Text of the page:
Princess R[adzivill] dictated three notes for me to Princess
Olga D- and Mrs Temirazoff and Mrs Araxine. Princess Tcherkasky told me to ask
Countess P[anin] for a letter to the governor of Nieney and to go to her this
evening – she was right.
Princess T- said old Countess P[anin] was une grande dame –
did not go to court because [she] would not be well received because her
husband was one of the seven or eight whom murdered Paul.
A- low today and queer
tempered now since tea and that I have told her the exchange upon Paris. Why do
I ever mention anything of importance to her – why ever forget myself into
fancying her companionable without reserve? Try to say nothing of this sort and
fix everything without one syllable of inquiry or doubt to her.
When I went into her last night she was in her shift being soaped
and lathered and then went into the bath which there was not time to prepare
for me, but her maid afterwards washed me all over, head and all, and threw hot
and cool water on and at me – and washed even my queer and thighs! But I took
it all right as Grotza was not there.
A- in tears, all low this morning about our buying and
throwing away so many things – it was a carton to be thrown away that brought
the thing. How terrible! So instead of packing or such like, came and wrote.
Bothered at my stupidity in
refusing the call instead of the bath.
Then talking to A-. Crying and make up after having had…
She is a thorough woman of the world but good hearted,
capricious tempered? That is, with a beauty’s pouting pettishness at times but
her beauty is in the wine – her eyes deadening and wrinkling round about and
the Russian bend in her nose becoming more apparent, but her teeth are good and
smile lovely. She will think no more of me – she hopes to survive her husband.
Well, she may, for he can leave her nothing – she will be as she said some time
A- still in the tearful way – I suppose at my being so long
away yesterday and going to Princess R- today.
A- having been in the dumps, we never spoke and after taking
off my things I found her lain down saying she had a bad headache! I ought to
take less notice of all these tempers – I will try and in the long run, she may
leave me if she likes, but I am resolved not to bother about her more than I
On my gently saying how anxious I always was to do her way
but [it was] impossible for when she would not tell me, I was obliged to do
someway – she took up a newspaper. I said we could not both leave things
undecided – it was a choice of evils – something must be done. What would she
recommend – not one word would she utter spite of all my entreaties, so I left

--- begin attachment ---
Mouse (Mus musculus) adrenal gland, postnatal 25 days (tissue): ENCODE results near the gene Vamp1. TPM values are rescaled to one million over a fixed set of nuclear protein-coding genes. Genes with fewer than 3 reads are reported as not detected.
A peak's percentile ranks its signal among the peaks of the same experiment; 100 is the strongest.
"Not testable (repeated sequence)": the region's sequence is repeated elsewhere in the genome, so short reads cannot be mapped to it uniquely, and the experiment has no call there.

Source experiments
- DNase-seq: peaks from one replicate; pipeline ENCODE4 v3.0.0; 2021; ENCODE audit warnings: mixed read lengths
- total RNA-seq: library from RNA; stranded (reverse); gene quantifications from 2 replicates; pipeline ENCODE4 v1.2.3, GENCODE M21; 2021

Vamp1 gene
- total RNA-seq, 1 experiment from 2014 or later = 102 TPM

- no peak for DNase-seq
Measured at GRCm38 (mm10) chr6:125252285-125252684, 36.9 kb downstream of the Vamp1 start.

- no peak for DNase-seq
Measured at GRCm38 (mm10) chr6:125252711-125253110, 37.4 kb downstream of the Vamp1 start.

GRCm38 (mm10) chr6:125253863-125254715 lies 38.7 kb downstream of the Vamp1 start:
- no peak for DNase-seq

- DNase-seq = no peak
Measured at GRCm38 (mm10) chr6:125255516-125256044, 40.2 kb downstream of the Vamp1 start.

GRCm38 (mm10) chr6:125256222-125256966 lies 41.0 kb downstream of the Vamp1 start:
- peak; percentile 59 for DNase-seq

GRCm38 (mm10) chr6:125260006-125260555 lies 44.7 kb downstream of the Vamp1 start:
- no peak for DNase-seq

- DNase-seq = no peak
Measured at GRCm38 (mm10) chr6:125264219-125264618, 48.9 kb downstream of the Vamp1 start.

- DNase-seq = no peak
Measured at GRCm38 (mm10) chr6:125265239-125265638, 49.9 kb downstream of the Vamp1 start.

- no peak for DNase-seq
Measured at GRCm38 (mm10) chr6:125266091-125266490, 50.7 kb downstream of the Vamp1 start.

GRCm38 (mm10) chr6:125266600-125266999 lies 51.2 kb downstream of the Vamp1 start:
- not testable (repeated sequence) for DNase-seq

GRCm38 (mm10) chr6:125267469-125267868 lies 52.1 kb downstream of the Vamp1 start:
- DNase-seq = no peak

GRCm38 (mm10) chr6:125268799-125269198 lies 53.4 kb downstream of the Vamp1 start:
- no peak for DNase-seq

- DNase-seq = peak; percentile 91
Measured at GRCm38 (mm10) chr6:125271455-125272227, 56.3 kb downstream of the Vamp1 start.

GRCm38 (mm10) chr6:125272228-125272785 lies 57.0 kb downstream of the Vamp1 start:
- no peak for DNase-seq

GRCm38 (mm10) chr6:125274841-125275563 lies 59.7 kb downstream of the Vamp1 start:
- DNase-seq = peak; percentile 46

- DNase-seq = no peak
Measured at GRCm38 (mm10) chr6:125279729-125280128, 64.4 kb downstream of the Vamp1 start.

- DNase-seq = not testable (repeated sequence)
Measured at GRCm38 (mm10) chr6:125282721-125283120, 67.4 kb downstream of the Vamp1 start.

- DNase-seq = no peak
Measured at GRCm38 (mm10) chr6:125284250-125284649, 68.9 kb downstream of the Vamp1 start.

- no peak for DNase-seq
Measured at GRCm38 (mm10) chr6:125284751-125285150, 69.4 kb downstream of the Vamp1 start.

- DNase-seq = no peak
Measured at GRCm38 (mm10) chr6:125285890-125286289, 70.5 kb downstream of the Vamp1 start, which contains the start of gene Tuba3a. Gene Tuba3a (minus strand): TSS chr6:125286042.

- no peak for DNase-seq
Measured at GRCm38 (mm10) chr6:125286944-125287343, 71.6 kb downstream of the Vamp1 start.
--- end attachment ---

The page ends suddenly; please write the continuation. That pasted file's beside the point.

her and came to my table – dinner announced almost immediately. Just said
something must be done – there was one decision still open to return home. How
terrible – this not speaking I cannot bear. She did so to the people of Halifax
– the same game will not do with me. I never can stand it long – what a temper.
A- has just come to wish me goodnight but I kissed her
without speaking – speak very civilly and, as usual, when necessary, but more
since her silence of this evening about George’s wife. How terrible.
She in the dumps on my return and crying and queer all the
evening till tonight she forgot it a little as I read to her while she put
cotton in my stays to lace against – the bones hurt me.
Incurred a cross last night thinking of M-.
We will have, when this business is settled, seventy-five
thousand roubles a year. Princess R[adzivill] said they should have been uneasy
if I had not written – somehow, I felt and feel annoyed and mortified – nothing
particular to find fault with but it is not as if they really valued us or were
really very anxious for our company. Princess R[adzivill] does not now ask when
we shall go again and I think does not care to see us often again, nor does she
now say anything about my writing to her – no mention of the letter to Doctor
Belcombe. I will write it and manage as well as I can and back out as nicely as
I can. The old woman has told me several times of being cousin to Count
Woronzoff and to give her compliments if I see him, but she never offers me a
Speak against the government and like a fish out of water
here – lost like our Count – he left the service recently and Prince Serg
Galitzin the other night advised Hirre entering it, but the count said he knew
his own affairs.
Count P[anin] going to the country to see his brother to
settle about their father’s fortune – he was disgraced but too proud to.
The old lady is well enough
to receive every night – the Russian dinner is still talked of – I have no wish
for an opportunity to eat it. Somehow, spite of all their civility, there is an
indignity about it – I like it not. If we had been bedecked with titles, it
would have been different.